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Retirement Planning

Things to Consider When Thinking About Retirement

March 30, 2006

With the oldest baby boomers now approaching 60, many of us are contemplating retirement. Every generation has four issues and concerns they deal with:

  • Family issues
  • Lifestyle changes
  • Health issues
  • Financial concerns

Consider Bob. Bob and his wife Mary are 55-year old baby boomers with three adult children. One is married with a child (their first grandchild!) due any day, one has just moved back in after spending time traveling in Europe, and the youngest has just graduated from high school and is trying out the job market. Bob’s parents are 80 and have just sold their home and moved into a seniors’ complex. Mary’s widowed mother has just given up her driver’s license and requires some assistance in running errands. Bob’s employer, a large Canadian company, has a history of providing packages to employees with over 25 years experience and are over age 50. Bob’s brother has just had heart bypass surgery.

It is apparent that Bob and his wife Mary are impacted by all of the concerns listed.

Here are some suggestions that Bob and Mary can use to make the transition from working to a ’successful retirement’.

1. Have a clear vision of the future

As Christians we realize that we are not in control of our future. We can, however, consider what we want to do with the next phase of life. Many prospective retirees know what they are retiring from but haven’t really thought about what they are retiring to. What would an ideal week in retirement look like? Successful retirees have created a structure for their retirement life that replaces the structure that they left in the workplace.

2. Be healthy

The challenge is not only being physically active, but also mentally healthy. Retirees have to find ways to keep themselves mentally stimulated at all ages of their lives.

3. Maintain a positive view of work

Retirement has always been defined as ‘not working’. In fact, many retirees will generate some of their retirement income from a job. Some opt for graduated retirement, while others start their own businesses. Yet others find volunteering their time for causes to be fulfilling. Rather than viewing retirement as freedom from work, it may be better to view it as ’freedom to work’.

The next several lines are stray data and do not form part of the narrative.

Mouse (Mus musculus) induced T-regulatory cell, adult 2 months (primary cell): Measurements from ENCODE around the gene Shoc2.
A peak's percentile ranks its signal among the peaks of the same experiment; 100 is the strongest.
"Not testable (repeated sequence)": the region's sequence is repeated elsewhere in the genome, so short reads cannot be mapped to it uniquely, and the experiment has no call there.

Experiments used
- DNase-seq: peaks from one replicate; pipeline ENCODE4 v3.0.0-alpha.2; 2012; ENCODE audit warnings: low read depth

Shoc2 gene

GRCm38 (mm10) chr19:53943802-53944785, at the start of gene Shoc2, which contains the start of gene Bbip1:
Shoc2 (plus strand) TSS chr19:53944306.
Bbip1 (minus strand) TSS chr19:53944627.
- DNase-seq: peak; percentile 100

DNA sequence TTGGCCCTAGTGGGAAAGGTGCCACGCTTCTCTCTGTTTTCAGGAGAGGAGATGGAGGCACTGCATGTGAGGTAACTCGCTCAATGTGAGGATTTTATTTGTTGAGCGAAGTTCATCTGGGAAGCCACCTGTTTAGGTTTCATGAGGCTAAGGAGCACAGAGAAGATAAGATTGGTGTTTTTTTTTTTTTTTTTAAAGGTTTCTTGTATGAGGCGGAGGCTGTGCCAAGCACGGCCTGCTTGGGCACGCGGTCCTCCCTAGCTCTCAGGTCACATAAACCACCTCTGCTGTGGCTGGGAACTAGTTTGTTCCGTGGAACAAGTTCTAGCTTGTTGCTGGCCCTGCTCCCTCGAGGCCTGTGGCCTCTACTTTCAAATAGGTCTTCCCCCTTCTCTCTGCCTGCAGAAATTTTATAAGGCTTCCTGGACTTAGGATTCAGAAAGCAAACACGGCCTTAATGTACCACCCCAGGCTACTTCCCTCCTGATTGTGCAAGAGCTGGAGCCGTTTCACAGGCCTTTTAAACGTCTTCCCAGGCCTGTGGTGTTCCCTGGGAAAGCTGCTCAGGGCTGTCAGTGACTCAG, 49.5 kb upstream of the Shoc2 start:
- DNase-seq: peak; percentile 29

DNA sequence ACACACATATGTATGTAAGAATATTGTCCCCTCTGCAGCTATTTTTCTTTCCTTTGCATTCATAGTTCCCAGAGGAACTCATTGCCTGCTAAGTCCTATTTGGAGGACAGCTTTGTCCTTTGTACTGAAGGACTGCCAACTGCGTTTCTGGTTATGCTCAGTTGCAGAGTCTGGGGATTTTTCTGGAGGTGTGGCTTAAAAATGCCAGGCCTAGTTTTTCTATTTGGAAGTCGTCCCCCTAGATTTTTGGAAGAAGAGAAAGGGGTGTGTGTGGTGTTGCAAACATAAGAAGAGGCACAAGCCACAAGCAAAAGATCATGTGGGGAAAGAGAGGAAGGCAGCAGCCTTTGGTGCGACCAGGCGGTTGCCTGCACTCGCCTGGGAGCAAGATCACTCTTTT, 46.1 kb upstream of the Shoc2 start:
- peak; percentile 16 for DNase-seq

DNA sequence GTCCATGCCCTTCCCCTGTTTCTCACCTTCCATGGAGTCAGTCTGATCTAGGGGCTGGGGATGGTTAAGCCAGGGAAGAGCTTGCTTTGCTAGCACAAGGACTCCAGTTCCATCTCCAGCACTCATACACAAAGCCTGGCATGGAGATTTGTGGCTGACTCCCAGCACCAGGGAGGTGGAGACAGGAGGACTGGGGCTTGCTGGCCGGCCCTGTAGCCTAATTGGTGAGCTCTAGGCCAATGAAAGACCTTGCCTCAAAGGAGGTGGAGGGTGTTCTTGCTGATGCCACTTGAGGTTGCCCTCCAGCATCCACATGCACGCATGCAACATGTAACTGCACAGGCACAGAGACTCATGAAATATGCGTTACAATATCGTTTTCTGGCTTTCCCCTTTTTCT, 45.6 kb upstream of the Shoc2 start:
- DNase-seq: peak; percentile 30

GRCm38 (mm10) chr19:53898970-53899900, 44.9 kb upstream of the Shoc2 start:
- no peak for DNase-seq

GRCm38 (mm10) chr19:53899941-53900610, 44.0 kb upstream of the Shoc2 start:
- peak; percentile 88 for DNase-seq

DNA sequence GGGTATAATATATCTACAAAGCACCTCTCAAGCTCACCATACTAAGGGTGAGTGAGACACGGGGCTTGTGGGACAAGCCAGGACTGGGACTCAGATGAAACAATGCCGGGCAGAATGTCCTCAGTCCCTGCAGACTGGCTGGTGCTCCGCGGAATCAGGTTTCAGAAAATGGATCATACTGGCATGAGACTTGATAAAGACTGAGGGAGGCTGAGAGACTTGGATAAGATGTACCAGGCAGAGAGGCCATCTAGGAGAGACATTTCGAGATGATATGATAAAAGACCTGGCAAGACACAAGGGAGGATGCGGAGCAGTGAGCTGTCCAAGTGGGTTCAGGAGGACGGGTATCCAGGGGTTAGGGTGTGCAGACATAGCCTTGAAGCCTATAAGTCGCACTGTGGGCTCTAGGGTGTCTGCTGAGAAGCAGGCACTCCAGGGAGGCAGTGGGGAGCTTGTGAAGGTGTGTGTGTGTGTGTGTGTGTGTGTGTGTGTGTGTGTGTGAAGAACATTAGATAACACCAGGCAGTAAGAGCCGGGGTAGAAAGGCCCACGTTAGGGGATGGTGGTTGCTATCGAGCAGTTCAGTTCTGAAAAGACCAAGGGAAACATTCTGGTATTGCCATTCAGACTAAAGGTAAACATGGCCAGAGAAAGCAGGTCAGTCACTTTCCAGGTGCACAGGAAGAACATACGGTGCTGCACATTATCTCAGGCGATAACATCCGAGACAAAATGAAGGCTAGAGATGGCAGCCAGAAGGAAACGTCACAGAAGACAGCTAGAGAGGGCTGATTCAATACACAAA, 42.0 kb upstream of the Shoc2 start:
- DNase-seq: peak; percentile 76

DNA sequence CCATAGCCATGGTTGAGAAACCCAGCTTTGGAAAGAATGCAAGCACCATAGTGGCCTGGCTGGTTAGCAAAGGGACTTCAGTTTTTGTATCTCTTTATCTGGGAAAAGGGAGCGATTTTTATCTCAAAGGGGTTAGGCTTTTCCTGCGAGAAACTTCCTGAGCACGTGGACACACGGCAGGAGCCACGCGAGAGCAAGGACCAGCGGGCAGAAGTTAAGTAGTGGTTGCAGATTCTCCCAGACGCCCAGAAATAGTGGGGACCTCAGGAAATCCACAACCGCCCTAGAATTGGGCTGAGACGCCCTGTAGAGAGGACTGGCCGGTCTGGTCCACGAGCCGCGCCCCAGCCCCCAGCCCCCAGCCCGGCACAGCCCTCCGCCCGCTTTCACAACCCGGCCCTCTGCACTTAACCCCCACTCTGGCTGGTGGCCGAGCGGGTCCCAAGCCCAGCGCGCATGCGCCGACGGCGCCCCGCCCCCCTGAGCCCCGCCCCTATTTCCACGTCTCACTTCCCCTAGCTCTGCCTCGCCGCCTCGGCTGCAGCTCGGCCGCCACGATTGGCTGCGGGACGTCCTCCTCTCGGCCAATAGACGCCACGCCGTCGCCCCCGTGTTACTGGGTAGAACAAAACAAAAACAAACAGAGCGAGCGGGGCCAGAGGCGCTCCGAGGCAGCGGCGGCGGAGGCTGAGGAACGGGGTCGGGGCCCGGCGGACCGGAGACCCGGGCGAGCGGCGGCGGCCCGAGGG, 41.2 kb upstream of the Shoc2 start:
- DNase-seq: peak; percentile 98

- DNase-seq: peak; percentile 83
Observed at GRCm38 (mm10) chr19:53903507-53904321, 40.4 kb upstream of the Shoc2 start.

4. Take a balanced approach to leisure

Leisure is the opportunity to do what you want, when you want.We like leisure because it is a break from what we do…here’s the paradox…if you have leisure all the time, what is your break? Retirees soon realize that a 30-year weekend isn’t for them. A balanced approach to leisure includes elements of a variety of activities including creative expression, spectator appreciation, physical activity, solitary contemplation, social interaction and intellectual engagement.

5. Fulfilling and supporting personal relationships

Retirement is a time to enjoy family and friends. If married, it’s important that you and your spouse are on the same page. Often grandchildren are a source of much joy. The challenge for retirees such as widows and widowers is to maintain social networks and avoid isolation.

6. Finding financial comfort

Finding financial comfort is different for all of us. The key to financial comfort is having a plan for retirement and a clear understanding of the financial resources you have. You want to avoid having your financial situation provide you with unnecessary stress during this exciting time of life.

These ideas are derived from a seminar in March 2006 led by Barry Lavalley, CSA, The Retirement Lifestyle Center.

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